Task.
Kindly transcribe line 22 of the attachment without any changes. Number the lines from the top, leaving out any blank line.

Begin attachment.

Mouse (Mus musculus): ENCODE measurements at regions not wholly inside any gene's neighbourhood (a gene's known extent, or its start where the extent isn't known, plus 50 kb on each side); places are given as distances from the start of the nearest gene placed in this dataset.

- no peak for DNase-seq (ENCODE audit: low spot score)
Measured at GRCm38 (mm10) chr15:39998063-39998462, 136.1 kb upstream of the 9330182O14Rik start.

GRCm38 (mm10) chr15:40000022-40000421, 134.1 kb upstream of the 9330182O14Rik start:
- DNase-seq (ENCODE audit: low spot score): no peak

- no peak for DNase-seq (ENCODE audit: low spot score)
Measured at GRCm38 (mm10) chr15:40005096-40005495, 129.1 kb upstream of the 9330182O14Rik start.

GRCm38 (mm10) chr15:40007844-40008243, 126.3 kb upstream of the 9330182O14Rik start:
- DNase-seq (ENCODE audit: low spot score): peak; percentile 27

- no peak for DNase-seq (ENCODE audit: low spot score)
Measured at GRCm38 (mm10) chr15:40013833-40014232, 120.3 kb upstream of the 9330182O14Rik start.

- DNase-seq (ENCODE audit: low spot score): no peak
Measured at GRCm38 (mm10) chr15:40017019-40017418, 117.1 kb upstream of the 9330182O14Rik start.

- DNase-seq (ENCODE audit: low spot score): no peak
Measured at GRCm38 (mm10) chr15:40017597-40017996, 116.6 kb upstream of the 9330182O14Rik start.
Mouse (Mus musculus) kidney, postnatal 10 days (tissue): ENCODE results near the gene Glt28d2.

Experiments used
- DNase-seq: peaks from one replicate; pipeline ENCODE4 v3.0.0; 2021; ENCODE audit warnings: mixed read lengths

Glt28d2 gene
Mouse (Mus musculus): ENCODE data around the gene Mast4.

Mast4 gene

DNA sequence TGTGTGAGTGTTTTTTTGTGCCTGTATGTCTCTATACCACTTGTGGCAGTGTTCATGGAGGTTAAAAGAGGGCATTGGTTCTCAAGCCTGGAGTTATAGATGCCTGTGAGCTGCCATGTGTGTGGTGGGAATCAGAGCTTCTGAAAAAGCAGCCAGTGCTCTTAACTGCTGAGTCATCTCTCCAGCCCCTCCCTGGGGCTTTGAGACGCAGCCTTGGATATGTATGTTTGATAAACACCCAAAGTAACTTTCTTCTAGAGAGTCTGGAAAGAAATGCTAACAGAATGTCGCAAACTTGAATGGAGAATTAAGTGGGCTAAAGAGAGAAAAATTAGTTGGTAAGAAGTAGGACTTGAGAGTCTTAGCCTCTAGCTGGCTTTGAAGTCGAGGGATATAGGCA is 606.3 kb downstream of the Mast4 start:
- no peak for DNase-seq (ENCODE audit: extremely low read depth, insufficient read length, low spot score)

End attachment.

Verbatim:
DNA sequence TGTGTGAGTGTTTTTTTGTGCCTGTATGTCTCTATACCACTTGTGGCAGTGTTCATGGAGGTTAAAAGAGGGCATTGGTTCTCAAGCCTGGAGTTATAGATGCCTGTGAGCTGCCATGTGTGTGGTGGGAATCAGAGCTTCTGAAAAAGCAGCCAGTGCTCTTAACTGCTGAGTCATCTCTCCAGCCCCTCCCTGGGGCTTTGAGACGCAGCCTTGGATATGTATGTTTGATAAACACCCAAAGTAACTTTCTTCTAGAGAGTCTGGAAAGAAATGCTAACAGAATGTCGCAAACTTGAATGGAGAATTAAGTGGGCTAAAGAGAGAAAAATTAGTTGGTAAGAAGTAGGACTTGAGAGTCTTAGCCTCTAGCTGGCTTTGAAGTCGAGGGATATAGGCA is 606.3 kb downstream of the Mast4 start: